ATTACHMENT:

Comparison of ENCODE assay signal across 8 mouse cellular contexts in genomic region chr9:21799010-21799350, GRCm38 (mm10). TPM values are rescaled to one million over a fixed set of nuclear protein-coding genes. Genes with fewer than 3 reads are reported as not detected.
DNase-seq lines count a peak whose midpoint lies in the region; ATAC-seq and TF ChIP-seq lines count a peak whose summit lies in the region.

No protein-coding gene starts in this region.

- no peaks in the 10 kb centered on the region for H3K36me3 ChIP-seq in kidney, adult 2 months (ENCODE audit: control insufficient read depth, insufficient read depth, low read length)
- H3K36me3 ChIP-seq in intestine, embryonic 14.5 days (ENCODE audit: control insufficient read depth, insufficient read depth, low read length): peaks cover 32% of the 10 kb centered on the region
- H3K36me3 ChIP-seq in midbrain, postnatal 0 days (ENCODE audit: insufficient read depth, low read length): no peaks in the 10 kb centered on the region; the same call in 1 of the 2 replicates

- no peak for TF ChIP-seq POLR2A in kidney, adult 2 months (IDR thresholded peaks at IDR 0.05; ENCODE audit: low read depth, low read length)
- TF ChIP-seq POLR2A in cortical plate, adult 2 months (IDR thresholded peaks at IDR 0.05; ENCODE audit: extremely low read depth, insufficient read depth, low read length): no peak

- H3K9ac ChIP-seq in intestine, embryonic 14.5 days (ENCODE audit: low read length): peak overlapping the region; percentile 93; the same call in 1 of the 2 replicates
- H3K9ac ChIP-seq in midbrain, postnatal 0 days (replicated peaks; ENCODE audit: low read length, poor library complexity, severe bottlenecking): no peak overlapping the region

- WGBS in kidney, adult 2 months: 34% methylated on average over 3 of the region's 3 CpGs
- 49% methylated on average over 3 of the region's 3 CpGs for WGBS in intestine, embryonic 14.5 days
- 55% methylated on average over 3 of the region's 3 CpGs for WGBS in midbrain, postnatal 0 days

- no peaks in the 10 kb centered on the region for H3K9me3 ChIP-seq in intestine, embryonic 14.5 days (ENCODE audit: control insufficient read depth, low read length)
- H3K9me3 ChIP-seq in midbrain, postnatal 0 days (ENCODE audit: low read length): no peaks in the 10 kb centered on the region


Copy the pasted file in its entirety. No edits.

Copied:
Comparison of ENCODE assay signal across 8 mouse cellular contexts in genomic region chr9:21799010-21799350, GRCm38 (mm10). TPM values are rescaled to one million over a fixed set of nuclear protein-coding genes. Genes with fewer than 3 reads are reported as not detected.
DNase-seq lines count a peak whose midpoint lies in the region; ATAC-seq and TF ChIP-seq lines count a peak whose summit lies in the region.

No protein-coding gene starts in this region.

- no peaks in the 10 kb centered on the region for H3K36me3 ChIP-seq in kidney, adult 2 months (ENCODE audit: control insufficient read depth, insufficient read depth, low read length)
- H3K36me3 ChIP-seq in intestine, embryonic 14.5 days (ENCODE audit: control insufficient read depth, insufficient read depth, low read length): peaks cover 32% of the 10 kb centered on the region
- H3K36me3 ChIP-seq in midbrain, postnatal 0 days (ENCODE audit: insufficient read depth, low read length): no peaks in the 10 kb centered on the region; the same call in 1 of the 2 replicates

- no peak for TF ChIP-seq POLR2A in kidney, adult 2 months (IDR thresholded peaks at IDR 0.05; ENCODE audit: low read depth, low read length)
- TF ChIP-seq POLR2A in cortical plate, adult 2 months (IDR thresholded peaks at IDR 0.05; ENCODE audit: extremely low read depth, insufficient read depth, low read length): no peak

- H3K9ac ChIP-seq in intestine, embryonic 14.5 days (ENCODE audit: low read length): peak overlapping the region; percentile 93; the same call in 1 of the 2 replicates
- H3K9ac ChIP-seq in midbrain, postnatal 0 days (replicated peaks; ENCODE audit: low read length, poor library complexity, severe bottlenecking): no peak overlapping the region

- WGBS in kidney, adult 2 months: 34% methylated on average over 3 of the region's 3 CpGs
- 49% methylated on average over 3 of the region's 3 CpGs for WGBS in intestine, embryonic 14.5 days
- 55% methylated on average over 3 of the region's 3 CpGs for WGBS in midbrain, postnatal 0 days

- no peaks in the 10 kb centered on the region for H3K9me3 ChIP-seq in intestine, embryonic 14.5 days (ENCODE audit: control insufficient read depth, low read length)
- H3K9me3 ChIP-seq in midbrain, postnatal 0 days (ENCODE audit: low read length): no peaks in the 10 kb centered on the region